We Danes are famous for never having had a strong government or really big, famous people because whenever someone got too big, everybody started to laugh at them. That big broad laughter flattens everything, and most talented people had to leave the country at some point. I’m not talking about myself, I like to be in Denmark…
At some point, I decided completely unceremoniously that there are two forms of spirituality. There are people who can handle their lives, who deal with what needs to be done, and everything runs pretty much as it should. At some point, they discover that working in a margarine factory for 40 years, going off into retirement with a nice speech, and then getting buried 10 years later with an even nicer speech—this can’t be everything that a human life has to offer. And then, on the basis of a practical life, they start to develop deeper abilities and qualities. What these people experience—people who have their lives together, who stand there strong, who have nothing to prove or excuse—you can trust that. You can believe what these people say.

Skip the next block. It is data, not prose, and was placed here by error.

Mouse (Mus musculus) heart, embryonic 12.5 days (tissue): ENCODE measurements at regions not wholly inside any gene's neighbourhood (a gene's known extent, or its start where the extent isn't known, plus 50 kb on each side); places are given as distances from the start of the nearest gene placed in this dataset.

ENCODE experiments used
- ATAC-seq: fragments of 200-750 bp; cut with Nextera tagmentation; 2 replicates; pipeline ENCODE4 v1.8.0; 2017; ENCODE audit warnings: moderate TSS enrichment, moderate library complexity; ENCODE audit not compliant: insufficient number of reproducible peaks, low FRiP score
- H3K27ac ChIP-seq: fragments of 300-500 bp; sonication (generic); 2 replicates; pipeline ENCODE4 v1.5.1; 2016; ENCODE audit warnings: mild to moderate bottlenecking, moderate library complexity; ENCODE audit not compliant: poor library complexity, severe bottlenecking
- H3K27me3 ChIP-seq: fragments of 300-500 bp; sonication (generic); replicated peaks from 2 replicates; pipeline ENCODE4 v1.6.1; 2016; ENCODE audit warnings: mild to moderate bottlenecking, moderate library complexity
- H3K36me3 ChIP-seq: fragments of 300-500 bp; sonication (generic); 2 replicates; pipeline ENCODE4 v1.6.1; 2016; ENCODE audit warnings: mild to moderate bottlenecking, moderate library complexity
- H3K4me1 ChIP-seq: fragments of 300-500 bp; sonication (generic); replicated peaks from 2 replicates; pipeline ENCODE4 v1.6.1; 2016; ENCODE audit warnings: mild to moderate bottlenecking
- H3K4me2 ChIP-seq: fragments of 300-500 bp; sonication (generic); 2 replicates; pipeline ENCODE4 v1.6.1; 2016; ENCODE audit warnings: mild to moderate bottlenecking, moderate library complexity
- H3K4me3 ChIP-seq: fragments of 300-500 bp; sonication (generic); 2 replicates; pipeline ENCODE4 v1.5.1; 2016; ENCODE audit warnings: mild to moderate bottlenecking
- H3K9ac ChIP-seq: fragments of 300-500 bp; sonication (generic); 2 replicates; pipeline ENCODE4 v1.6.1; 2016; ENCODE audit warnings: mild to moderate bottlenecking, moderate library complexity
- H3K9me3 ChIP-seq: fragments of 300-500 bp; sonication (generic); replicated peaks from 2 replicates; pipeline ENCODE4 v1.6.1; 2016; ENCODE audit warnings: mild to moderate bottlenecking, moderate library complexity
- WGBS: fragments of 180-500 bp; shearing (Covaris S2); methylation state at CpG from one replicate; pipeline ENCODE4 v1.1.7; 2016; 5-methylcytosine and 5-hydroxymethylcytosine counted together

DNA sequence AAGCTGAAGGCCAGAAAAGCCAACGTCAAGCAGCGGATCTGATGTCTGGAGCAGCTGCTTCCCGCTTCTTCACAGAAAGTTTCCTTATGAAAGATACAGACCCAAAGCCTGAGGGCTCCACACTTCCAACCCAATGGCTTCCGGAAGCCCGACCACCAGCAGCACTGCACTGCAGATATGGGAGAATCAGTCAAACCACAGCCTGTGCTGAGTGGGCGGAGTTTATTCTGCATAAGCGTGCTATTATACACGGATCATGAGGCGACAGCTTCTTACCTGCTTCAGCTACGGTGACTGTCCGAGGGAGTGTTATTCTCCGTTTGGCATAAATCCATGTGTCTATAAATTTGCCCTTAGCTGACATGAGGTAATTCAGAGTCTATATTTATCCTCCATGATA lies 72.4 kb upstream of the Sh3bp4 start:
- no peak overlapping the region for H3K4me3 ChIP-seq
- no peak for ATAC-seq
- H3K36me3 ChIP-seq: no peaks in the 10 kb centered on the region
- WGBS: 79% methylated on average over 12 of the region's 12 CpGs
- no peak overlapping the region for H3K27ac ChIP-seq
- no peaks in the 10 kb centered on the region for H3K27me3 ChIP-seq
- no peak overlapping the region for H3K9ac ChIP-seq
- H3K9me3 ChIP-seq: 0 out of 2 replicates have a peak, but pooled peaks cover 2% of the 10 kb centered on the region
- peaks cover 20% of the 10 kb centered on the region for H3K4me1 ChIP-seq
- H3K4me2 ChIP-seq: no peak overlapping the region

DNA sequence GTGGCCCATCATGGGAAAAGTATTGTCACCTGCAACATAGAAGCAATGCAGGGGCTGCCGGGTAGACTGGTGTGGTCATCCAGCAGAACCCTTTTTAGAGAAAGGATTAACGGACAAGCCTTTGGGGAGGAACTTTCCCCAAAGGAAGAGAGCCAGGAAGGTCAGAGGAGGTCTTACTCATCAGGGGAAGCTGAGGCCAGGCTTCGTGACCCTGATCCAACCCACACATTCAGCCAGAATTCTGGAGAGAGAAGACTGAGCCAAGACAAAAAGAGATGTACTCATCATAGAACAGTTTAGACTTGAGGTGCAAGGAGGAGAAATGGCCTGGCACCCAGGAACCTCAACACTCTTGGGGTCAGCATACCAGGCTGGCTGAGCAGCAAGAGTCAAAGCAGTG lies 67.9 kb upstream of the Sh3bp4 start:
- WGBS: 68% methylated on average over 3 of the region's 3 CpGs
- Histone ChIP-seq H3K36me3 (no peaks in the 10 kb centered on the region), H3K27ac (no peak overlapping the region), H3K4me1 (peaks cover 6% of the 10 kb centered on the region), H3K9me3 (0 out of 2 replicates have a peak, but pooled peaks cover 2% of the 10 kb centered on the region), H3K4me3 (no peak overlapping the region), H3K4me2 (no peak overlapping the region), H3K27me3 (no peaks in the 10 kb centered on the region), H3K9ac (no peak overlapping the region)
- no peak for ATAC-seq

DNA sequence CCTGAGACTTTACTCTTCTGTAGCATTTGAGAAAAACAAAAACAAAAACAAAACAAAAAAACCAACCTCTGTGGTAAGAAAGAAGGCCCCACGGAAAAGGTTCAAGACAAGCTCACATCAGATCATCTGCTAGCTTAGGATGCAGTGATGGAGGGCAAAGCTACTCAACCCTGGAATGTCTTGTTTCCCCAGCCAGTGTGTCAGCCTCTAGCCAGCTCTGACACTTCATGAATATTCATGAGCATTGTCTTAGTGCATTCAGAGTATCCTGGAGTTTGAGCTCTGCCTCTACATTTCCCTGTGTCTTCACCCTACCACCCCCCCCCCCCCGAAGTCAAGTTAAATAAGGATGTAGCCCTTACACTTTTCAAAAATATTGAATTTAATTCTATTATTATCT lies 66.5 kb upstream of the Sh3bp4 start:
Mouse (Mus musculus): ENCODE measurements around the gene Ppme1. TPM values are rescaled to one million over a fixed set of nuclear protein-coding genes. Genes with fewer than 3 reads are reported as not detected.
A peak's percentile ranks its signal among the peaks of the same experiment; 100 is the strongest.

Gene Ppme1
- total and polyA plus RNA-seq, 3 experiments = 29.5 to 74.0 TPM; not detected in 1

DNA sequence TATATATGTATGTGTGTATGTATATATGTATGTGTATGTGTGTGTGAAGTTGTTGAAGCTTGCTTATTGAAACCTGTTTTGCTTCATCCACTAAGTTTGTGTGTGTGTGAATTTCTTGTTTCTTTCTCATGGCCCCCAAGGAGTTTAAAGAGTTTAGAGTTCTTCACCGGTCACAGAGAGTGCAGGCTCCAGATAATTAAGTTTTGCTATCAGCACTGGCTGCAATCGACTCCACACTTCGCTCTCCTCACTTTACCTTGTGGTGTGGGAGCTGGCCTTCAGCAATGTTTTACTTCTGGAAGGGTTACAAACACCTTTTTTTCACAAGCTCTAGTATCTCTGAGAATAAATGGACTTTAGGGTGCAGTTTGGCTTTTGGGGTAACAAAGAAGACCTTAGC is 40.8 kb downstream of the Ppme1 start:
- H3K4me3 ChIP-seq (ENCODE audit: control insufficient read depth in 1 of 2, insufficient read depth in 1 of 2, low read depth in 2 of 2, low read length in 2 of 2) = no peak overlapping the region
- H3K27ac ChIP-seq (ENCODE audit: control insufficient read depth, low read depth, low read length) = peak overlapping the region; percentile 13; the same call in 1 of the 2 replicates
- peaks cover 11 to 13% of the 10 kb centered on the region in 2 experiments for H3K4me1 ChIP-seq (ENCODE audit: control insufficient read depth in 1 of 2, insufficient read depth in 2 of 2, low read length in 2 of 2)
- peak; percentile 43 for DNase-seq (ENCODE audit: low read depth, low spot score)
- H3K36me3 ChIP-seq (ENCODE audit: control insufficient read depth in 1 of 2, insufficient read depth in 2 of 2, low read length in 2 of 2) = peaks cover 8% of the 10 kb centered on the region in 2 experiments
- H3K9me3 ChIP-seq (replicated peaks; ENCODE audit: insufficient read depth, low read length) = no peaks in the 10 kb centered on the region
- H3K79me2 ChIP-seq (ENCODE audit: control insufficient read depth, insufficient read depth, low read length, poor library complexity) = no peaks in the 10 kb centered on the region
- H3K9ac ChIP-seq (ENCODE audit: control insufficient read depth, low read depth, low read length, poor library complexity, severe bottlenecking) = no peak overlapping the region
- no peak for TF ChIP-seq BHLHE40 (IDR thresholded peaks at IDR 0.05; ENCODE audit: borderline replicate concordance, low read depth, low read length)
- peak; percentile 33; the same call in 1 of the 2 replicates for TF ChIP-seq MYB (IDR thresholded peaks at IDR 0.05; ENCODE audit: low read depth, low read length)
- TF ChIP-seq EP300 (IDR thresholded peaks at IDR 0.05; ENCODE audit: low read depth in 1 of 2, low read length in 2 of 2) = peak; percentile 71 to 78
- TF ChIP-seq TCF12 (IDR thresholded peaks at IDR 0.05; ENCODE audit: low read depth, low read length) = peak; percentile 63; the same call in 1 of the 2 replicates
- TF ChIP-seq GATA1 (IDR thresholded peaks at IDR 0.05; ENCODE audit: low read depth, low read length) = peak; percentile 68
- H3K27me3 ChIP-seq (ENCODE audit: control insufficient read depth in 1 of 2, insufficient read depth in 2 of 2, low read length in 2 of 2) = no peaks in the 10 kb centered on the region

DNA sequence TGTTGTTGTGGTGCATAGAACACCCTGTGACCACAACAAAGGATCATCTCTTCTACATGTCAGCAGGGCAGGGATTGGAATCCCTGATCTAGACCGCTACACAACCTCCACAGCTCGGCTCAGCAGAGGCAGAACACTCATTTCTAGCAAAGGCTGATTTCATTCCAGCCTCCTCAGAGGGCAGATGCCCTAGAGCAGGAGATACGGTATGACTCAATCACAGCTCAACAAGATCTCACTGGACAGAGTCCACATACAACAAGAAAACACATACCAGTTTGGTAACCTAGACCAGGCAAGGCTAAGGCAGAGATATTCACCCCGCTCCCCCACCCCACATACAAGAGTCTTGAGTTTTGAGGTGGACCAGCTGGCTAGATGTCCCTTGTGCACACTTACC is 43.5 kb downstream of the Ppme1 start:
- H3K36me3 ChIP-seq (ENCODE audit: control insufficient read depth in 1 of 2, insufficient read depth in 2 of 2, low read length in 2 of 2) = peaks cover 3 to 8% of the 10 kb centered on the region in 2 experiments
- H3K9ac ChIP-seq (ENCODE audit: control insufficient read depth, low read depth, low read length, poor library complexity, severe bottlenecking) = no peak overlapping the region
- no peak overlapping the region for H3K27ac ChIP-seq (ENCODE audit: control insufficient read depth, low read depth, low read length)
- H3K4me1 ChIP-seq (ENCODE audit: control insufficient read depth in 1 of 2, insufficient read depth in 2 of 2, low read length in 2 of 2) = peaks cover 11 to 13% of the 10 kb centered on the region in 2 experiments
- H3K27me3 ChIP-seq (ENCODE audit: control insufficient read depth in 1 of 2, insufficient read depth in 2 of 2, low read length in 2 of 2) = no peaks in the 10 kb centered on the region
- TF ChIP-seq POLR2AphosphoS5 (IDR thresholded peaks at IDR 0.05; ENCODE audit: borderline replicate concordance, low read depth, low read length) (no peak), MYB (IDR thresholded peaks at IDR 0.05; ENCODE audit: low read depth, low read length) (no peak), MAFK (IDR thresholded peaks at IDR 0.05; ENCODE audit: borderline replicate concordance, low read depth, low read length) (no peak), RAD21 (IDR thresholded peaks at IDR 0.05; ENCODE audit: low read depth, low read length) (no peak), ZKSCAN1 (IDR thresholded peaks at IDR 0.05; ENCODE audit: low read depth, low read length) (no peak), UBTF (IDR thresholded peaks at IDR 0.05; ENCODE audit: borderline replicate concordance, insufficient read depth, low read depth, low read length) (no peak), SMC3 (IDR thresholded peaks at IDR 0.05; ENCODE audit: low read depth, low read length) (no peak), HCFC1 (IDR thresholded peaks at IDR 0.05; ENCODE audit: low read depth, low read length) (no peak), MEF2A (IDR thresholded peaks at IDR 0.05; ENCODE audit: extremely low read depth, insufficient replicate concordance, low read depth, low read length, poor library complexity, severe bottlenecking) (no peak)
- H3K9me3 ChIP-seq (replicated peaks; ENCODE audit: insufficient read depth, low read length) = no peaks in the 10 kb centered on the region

Then there is the other kind of “spiritual” people. Whenever they have to meet a challenge, they pull their heads in and don’t get anything done. They can’t manage it; they can’t do it; they don’t have the courage or stamina. And then they retreat from the world and create their own sweet little universe that no one else can really examine. I have no trust at all in what they experience.
I really look at what people accomplish, how they hold themselves, and whether one can count on them. If I think that they respect themselves, do as they say, and are above playing childish games, then I trust what they say.
But if people run away from the challenges of the world, I stay away from them. If people are too holy and without self-irony, unable to laugh at themselves and somehow unclear and sweet; if things are not fully understood and not clearly expressed, then all my hair stands on end and I think, “Get out of there!” because I consider it unhealthy.